The original lyrics to "Hark! The Herald Angel Sings" were "Hark! How the Welkin rings!" Pretty catchy, right? (Welkin was an old English term for heaven.) And though "Silent Night" was rumored to be a Christmas miracle by Father Joseph Mohr of Oberndorf, Austria, whose organ was broken, the truth was less dramatic: A Catholic priest wrote the poem "Stille Nacht! Heilige Nacht!" in Mariapfarr, Austria. Two years later, he transferred to Mohr's St. Nicholas Church and asked Franz Gruber to put it to music, which they performed on Christmas Eve 1818.

And the holiday classic "Santa Claus Is Coming to Town" has a less jovial history. Songwriter James "Haven" Gillespie was asked to write a Christmas song. At the time, he was broke, jobless, and mourning his brother's recent death. Despite being overcome with grief, he found inspiration in the holiday memories he and his brother had shared.

Xmas doesn't remove Christ from Christmas

It's quite the opposite, in fact. According to From Adam's Apple to Xmas: An Essential Vocabulary Guide for the Politically Correct, the word "Christianity" was spelled "Xianity" as far back as 1100. X, or Chi, in Greek is the first letter of "Christ" and served as a symbolic stand-in. In 1551, the holiday was "Xtemmas" but eventually shortened to "Xmas."

Americans ship an unbelievable amount of gifts

Last year, on December 22, the U.S. Postal Service delivered a staggering 28.2 million packages — breaking its own record for most parcels ever delivered in a single day in its 237-year history. That's just ONE day of the entire holiday season, too!

Mistletoe was believed to be an aphrodisiac

Stealing kisses used to be just the beginning. The holiday flora is an ancient symbol of fertility and virility — and the Druids believed it was an actual aphrodisiac. (So thank them at the next awkward holiday function.) And the name even has a funny meaning: The mistle thrush bird eats the berries, digests seeds, and the droppings eventually grow into new plants. So, the Germanic word for mistletoe literally means "dung on a twig."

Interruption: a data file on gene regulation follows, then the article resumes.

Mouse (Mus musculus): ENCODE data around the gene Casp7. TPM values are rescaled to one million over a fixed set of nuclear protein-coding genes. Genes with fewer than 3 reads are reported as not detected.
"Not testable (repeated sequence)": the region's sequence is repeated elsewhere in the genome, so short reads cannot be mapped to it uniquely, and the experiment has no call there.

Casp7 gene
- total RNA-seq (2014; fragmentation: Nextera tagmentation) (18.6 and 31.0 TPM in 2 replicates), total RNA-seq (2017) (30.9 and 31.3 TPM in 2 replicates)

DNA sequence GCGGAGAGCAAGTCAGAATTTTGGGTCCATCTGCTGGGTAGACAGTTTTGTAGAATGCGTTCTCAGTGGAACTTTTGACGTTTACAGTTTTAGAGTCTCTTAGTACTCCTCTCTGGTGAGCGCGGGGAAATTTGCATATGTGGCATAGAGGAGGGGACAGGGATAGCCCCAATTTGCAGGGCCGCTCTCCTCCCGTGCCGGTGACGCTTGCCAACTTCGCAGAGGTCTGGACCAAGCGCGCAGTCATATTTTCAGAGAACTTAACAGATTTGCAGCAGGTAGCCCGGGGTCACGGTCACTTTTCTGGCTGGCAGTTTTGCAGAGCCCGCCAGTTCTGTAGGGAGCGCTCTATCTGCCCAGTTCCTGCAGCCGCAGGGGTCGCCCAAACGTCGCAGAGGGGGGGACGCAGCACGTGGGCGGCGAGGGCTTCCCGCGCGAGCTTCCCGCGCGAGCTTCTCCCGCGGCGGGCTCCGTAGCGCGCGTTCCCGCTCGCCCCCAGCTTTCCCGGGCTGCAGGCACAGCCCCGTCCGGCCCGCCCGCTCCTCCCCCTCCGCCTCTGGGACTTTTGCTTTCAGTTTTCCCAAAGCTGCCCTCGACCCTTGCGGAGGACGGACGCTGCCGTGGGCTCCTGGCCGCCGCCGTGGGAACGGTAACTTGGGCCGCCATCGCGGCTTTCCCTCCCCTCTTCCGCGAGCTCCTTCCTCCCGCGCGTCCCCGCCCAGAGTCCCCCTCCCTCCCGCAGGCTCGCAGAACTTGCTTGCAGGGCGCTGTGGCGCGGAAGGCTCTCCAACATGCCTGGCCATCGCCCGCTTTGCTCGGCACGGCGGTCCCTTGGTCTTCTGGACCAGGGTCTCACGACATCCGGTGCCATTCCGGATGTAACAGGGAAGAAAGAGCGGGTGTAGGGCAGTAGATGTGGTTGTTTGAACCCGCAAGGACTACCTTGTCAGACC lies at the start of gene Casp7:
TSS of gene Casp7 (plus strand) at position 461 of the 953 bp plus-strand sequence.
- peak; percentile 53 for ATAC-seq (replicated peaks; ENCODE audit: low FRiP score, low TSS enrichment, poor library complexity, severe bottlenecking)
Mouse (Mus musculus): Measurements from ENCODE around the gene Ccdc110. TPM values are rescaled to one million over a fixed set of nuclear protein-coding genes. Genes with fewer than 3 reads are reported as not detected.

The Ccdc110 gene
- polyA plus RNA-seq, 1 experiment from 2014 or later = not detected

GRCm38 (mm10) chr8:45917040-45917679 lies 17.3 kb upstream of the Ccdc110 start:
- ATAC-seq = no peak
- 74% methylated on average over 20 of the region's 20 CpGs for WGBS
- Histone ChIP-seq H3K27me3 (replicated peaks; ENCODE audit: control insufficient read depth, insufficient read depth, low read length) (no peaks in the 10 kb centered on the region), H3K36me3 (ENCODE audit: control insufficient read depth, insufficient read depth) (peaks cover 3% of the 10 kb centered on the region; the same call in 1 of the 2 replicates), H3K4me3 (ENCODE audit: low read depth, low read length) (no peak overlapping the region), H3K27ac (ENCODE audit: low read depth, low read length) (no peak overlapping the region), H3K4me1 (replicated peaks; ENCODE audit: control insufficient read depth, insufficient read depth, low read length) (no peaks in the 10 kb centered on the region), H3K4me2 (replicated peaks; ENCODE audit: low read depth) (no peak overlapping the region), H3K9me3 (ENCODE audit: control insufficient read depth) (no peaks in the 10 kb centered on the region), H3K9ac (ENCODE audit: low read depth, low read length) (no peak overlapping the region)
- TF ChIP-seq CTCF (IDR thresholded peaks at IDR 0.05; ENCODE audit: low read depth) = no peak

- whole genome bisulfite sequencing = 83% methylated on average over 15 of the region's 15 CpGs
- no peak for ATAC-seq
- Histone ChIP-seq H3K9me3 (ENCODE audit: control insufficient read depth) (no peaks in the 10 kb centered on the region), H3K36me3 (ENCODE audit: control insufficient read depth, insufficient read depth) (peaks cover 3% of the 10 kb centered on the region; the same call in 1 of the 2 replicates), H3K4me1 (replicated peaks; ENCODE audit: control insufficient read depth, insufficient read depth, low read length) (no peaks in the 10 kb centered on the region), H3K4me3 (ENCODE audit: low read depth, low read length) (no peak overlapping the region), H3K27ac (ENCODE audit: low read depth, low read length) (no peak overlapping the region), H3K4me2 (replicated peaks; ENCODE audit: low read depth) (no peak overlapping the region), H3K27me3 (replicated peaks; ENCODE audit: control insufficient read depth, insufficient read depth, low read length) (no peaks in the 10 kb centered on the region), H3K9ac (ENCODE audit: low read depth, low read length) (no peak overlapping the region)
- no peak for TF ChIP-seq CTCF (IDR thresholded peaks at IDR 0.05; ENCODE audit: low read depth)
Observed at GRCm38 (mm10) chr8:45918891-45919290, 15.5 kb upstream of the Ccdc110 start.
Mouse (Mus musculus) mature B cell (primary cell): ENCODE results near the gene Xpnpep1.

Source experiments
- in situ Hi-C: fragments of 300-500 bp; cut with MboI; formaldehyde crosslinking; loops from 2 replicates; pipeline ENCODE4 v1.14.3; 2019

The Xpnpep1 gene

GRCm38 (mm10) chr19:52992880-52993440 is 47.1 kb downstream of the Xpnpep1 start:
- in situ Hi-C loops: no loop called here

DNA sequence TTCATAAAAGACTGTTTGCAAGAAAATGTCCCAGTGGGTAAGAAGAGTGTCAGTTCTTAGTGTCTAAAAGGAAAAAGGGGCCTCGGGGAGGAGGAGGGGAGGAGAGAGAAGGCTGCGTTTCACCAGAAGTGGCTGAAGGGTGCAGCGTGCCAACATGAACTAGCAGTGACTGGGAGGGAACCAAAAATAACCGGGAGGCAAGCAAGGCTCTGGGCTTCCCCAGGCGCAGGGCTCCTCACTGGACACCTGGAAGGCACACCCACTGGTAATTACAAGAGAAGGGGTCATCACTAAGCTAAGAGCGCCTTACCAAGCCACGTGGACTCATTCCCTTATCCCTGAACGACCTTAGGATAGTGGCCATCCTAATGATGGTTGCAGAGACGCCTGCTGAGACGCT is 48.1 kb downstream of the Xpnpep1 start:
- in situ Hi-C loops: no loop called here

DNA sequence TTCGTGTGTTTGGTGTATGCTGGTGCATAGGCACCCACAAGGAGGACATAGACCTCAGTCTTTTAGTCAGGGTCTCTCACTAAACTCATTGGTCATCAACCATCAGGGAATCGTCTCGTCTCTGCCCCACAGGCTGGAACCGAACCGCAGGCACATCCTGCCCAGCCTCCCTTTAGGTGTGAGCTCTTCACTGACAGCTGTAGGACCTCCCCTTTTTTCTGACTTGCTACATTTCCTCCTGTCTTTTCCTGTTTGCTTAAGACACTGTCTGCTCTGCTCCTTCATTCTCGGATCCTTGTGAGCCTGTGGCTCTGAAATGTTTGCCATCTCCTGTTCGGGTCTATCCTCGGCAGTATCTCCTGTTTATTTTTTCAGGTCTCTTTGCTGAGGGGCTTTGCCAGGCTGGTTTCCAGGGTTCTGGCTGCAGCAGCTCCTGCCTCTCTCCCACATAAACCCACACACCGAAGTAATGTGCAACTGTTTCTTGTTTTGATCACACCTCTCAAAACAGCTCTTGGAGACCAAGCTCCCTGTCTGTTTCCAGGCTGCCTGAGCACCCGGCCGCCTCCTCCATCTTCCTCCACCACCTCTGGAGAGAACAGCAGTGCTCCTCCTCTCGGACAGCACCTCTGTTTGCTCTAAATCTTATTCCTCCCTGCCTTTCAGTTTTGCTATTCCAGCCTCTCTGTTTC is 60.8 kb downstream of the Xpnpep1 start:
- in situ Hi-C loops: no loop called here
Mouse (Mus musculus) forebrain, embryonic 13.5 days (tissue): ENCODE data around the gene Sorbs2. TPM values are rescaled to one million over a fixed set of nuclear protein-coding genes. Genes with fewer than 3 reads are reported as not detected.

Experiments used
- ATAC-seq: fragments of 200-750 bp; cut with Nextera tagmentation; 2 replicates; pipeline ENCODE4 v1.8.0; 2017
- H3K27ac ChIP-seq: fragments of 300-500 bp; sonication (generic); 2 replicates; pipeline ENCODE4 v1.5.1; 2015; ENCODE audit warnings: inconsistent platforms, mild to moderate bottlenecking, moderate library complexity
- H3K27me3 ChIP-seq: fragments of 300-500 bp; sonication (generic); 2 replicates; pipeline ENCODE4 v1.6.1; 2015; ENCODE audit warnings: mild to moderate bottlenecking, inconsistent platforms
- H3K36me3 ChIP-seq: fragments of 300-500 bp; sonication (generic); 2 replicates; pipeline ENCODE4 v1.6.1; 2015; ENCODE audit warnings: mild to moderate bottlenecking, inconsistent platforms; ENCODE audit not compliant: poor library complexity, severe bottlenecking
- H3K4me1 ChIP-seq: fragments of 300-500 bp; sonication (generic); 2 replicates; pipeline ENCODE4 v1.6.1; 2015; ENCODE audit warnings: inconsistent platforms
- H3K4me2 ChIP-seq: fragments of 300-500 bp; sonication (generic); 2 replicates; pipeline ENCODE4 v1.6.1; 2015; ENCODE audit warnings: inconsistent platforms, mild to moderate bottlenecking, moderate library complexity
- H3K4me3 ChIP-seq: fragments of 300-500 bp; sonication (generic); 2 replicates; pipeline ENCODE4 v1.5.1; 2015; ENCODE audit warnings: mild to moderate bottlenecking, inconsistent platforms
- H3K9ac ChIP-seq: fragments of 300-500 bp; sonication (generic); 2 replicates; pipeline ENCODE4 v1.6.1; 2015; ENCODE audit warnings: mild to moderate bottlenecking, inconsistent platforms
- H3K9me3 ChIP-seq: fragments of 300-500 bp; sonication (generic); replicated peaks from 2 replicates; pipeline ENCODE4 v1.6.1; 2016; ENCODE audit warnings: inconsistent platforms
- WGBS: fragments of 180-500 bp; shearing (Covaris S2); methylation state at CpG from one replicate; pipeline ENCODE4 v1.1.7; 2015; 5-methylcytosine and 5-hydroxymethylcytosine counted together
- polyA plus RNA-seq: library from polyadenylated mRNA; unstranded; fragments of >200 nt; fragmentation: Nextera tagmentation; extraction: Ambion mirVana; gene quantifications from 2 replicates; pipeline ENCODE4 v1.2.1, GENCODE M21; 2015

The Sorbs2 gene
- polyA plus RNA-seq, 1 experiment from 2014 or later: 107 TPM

Ham, not turkey, is the festive favorite

The dinner debate rages on. Searches for "ham" and "turkey" both spike during the month of December, according to Google Trends data. (Though it's nowhere near how frequently "turkey" is hunted for online in November!) But despite the popularity of both festive entrees, spiral-cut ham remains the more popular choice for a Christmas table. In 2013, Americans bought 318 million pounds of ham during November and December, or 50% of their annual total consumption.

And the most popular Christmas song is...

The Irish Rovers "Grandma got run over by a reindeer,” naturally. (Fun trivia, is the biggest selling novelty Christmas single of all time in the U.S.) But the best-selling tune of all time is Irving Berlin's standard, "White Christmas."

What Does the Tax Rate Really Mean?

By Randall Orser | Personal Income Tax

Many people get confused over what tax rate they’re actually paying. We hear about tax brackets and the rates within, but what rate are you actually paying? The Canadian tax system is based on marginal rates in tax brackets, and you’re taxed based on the income and the rate in that bracket.


What is a 'Marginal Tax Rate'

A marginal tax rate is the amount of tax paid on an additional dollar of income. The marginal tax rate for an individual will increase as income rises. This method of taxation aims to fairly tax individuals based upon their earnings, with low-income earners being taxed at a lower rate than higher income earners. You’re taxed on each additional dollar of income